Riding the Real Estate Roller Coaster



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THINK REALTY 8  News & Events

STRATEGY 52  Opportunity Abounds in Specialized Real Estate Notes 9 important note statistics for your review. by W.J. Mencarow 54  4 Ways to Finance Buy-and-Hold Real Estate New investors should not fear long-term investments. by Andrew Syrios

Updates from around the industry.

10  Sherwin-Williams 2019 Colormix® Color Forecast New master palettes for all property types add personality, value.

56  7 Must-Have Apps for Real Estate Investors Keep up with your investing operations from anywhere. by "Libby Landlord” at My Landlord Helper 58  Contributor Catch-Up: Portland’s Pearl District

SPECIAL SECTION: TRANSFORMATION 12  Renovation Rockstar: Beach Airbnb

Flipping the strategy for vacation-rental profits. Featured Investors: Neal and Cory Barnett, List & Sell Realty

Take a look at the evolution of a contributor's 2010 deal. Featured Investor: Kathy Fettke

16  “Flipping” Between Short- and Long-Term Rental Strategy When the grass is greener on the other side, go there! by Daniela Andreevska 34  The Looming Rebirth of the Single-Family Rental Industry The topic of SFR is becoming a commercial conversation. by Greg Rand 36  How a Contract Will Make or Break Your Real Estate Transformation

NUTS & BOLTS 84  Vintage Style Brings Loyal Tenants, Steady Returns

Embracing the era she loves works for Chicago landlord Carla Price. by Carole VanSickle Ellis



Forget these 4 items and you could be open to lawsuits, loss, and liability. by Tom Olson

87  Tiling Routes to Take in Your Investment Properties Real investors reveal how they decide what types of tile to use. 90  Seasonal Preventative Steps for Avoiding Financial Loss Fall advice for all investors. by BreAnn Stephenson 92  Experts Reveal Field-Tested Ways to Remove Tobacco-Smoke Byproducts Don’t let a nasty nicotine habit send your home value up in smoke.

JAMIE WOOLEY talks energy, adrenaline, & big returns on investment.


by Carole VanSickle Ellis :: photos by Tim Hughes

HOUSING NEWS REPORT 42  AI and Deep Learning Help Solve the Big Data Puzzle for Real Estate

"My Take" article from ATTOM Data Solutions. by Brad McDaniel, CEO, Likely.AI 45  Summer Foreclosure Heatwave [Infographic] Nationwide foreclosure starts in July increased less than 1 percent from a year ago. by ATTOM Data Solutions 46  Best Neighborhoods for Real Estate Buying and Investing Data in Action article by ATTOM Data Solutions.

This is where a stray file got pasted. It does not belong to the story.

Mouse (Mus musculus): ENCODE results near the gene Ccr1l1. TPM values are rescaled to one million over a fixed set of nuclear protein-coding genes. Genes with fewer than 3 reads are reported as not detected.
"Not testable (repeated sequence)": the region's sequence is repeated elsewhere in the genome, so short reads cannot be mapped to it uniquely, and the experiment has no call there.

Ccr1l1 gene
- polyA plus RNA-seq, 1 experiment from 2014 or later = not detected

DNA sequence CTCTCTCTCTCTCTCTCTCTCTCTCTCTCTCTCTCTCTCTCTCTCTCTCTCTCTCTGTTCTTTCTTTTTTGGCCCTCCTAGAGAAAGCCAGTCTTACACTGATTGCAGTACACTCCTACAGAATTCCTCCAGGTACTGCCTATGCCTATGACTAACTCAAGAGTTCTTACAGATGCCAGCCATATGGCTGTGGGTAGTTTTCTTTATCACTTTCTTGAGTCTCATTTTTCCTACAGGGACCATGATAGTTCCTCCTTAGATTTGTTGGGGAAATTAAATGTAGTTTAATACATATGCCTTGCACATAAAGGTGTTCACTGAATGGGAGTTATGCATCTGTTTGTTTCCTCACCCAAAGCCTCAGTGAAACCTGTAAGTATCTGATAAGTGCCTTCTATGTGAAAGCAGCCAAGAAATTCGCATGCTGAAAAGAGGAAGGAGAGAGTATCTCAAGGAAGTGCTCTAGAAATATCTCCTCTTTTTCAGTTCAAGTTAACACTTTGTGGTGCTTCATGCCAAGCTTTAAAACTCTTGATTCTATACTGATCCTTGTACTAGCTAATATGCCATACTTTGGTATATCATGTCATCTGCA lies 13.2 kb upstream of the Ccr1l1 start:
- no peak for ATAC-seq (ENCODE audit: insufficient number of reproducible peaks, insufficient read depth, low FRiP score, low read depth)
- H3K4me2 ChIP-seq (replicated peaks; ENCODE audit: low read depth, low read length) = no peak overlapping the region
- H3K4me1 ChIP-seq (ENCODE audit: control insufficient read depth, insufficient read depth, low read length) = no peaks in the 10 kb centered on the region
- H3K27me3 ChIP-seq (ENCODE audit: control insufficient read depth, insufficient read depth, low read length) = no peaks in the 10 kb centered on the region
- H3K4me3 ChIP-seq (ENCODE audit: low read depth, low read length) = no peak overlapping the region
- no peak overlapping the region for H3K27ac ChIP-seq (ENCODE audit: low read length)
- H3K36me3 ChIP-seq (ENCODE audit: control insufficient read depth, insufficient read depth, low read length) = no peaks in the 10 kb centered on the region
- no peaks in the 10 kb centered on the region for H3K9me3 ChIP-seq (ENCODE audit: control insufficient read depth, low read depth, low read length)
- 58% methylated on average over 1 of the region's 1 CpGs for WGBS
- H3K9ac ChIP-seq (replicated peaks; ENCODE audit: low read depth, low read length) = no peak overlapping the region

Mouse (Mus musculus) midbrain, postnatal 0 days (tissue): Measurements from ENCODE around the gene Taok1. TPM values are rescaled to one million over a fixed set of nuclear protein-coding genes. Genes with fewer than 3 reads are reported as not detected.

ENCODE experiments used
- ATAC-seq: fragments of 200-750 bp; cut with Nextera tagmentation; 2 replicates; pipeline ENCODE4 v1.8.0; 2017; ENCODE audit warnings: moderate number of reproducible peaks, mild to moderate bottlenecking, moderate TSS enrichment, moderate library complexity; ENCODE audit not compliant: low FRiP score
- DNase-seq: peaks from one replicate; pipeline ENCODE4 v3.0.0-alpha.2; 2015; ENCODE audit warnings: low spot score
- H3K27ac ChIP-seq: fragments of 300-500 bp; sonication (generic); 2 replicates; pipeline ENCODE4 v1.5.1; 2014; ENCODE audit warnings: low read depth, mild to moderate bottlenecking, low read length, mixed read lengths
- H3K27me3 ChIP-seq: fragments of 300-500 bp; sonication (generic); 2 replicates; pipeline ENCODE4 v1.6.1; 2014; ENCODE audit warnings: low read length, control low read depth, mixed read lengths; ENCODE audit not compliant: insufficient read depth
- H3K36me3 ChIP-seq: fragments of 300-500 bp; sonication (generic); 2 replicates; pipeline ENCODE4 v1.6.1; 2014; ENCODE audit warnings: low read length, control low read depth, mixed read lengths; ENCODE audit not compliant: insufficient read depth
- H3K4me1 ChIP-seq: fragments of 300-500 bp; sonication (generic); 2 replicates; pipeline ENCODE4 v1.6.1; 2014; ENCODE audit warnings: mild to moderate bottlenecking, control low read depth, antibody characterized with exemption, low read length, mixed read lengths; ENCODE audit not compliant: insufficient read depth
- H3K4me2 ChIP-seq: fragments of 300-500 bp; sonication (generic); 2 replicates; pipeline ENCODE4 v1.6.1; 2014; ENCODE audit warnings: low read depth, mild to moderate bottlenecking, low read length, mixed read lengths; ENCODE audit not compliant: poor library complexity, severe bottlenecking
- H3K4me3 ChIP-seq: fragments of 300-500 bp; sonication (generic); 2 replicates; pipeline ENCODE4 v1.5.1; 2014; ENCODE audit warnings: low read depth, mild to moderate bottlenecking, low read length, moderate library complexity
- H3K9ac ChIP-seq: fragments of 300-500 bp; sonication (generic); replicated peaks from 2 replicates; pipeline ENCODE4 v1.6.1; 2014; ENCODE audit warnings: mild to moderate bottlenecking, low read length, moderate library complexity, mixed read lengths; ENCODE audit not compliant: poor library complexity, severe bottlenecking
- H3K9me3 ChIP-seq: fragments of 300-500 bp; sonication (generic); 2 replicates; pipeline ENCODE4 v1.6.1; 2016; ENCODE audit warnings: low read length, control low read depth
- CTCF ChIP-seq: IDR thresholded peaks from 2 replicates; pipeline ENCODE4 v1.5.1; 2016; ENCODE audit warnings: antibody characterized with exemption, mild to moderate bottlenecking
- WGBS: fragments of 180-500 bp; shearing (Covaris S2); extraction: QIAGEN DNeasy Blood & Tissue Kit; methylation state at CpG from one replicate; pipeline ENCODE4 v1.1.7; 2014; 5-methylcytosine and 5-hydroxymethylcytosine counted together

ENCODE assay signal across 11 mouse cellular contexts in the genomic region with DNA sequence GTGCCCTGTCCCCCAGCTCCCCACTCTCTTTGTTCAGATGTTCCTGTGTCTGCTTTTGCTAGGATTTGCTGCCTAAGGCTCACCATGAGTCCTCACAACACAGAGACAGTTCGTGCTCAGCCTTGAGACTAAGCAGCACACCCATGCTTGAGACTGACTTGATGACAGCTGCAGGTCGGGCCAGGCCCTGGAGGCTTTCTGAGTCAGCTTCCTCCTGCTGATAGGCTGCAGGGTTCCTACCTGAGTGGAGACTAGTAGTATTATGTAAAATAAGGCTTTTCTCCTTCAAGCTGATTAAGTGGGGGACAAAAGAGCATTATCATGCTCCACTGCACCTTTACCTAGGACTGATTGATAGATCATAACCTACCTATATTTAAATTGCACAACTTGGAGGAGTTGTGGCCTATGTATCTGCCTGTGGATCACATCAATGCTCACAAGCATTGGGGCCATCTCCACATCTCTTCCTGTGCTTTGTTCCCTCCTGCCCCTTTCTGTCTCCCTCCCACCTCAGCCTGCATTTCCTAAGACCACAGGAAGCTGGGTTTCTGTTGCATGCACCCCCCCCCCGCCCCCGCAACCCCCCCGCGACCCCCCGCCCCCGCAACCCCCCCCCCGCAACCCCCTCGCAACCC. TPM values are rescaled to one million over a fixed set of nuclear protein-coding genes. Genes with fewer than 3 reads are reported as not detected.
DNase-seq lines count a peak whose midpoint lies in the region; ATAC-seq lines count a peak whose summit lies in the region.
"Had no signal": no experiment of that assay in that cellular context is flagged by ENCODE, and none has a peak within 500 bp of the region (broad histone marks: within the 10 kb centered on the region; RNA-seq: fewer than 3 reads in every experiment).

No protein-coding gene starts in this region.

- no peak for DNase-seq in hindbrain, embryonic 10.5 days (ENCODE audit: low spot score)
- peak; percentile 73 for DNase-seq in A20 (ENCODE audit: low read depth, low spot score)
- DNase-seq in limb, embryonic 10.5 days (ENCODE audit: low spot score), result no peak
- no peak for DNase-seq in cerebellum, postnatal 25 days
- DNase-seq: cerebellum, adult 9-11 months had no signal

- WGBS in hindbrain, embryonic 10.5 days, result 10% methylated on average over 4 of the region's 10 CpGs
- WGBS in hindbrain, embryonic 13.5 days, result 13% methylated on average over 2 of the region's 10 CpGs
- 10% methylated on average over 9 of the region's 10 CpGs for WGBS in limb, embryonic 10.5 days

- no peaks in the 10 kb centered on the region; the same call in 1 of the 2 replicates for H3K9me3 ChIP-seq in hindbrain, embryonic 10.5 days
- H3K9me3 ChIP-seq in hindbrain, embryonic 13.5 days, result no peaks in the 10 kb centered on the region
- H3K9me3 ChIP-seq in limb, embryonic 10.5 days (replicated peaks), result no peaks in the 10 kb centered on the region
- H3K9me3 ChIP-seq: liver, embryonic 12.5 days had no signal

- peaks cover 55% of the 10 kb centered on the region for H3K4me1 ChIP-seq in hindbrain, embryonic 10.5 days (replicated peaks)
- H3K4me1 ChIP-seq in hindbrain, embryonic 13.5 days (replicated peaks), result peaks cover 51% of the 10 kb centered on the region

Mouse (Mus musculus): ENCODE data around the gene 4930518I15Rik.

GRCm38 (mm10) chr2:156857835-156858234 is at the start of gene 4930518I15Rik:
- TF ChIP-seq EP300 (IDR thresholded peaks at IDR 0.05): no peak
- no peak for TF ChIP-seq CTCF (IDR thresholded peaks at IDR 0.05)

INFORMATION MANAGEMENT NETWORK 67 Middle-Market Multifamily Forum

4WAYSTOFINANCE BUY-AND-HOLDREALESTATE New investors should not fear long-term investments.


3WAYSTOUSENEUTRAL COLORS&STILLSTANDOUT How to appeal to almost any buyer without losing your spirit of design.


A Midwest forum for small and midsized apartment owners and developers. October 15-16, 2018 | Chicago, IL

We may be due for a recession, but that shouldn’t slow you down.

For the extreme renovator in all of us.

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PUBLISHER Eddie Wilson


Change is a Good Thing

EDITOR-IN-CHIEF Carole VanSickle Ellis SALES MANAGER Rodney Halford 816-398-4111 x86122 NATIONAL SALES MANAGER Teresa Stanton 816-398-4111 x86224 CONTENT DIRECTOR Abby Tillman FULFILLMENT COORDINATOR Blair Pierce DESIGN CONSULTANTS Rivet |


hen dragonflies metamorphose from their aquatic “nymph”

emerging from the wreckage of a blighted property or the ruin of neglect. It’s kind of like a butterfly, which is probably the insect meta- morphosis comparison with which most of us are most familiar. I didn’t pick the classic caterpillar-to-butterfly transformation, however. Instead, I went

stage to full-fledged adulthood, the process is painful to watch. First, the teenage dragonfly hauls itself out of the water and painfully drags its body, which is meant for swimming, not walking, to higher ground. Then, the fully grown dragonfly slowly and painfully rips its way out of its own skin, revealing that it was literally bent in half inside the small nymph body. It’s amazing to see, and painful to watch. Remind you of anything? You nailed it: It’s a little like real estate. How’d you guess? Is it remembering the first time you took a house all the way down to the studs? Most inves- tors recall this transformational experience fondly, but they also tend to add it was a lot harder than they expected. Was it your recollection of the housing bust in the mid-2000s? Fortunes were made in the aftermath, but no one enjoyed seeing the financial devastation and foreclosure fallout that accompanied that incredi- ble real estate opportunity. Did you feel a shiver, thinking about how hous- ing is changing again? While most investors admit no boom can last forever, many are uncertain about how changing market conditions will affect their businesses, par- ticularly if those real estate businesses are younger than a decade. In real estate, transformation is frequently beautiful. Think of the perfectly flipped house,

with an insect that really showcases the struggle that comes with all positive growth and, by exten- sion, eventual flight. That’s because in some ways, this market shift could create a struggle for some investors. The work will be worth it, though, if like the dragonfly nymph coming ashore, internally you are fully prepared to fly. Around the country, the currents that govern our housing markets are shifting. While it’s unlike- ly we will experience a “bust” like the last one, it is highly probable we are about to see some correc- tions. Markets that seemed unable to slow their skyward momentum will level and, in some cases, even dip. Markets that lagged in recovery may find themselves relatively more attractive in the coming months. It is likely nearly all markets will experi- ence some “adjustments” as foreclosure volumes rise naturally (probably not catastrophically) and appraisals begin occasionally coming in a bit lower than property owners planned. Whether you have seen seven market cycles or less than half of one, be assured: Change is coming in housing. Additionally, be assured of this: The real estate investing sector thrives on change. So will you, and Think Realty is here to support you every step of the journey out of the waves, onto the beach, and into the sky. •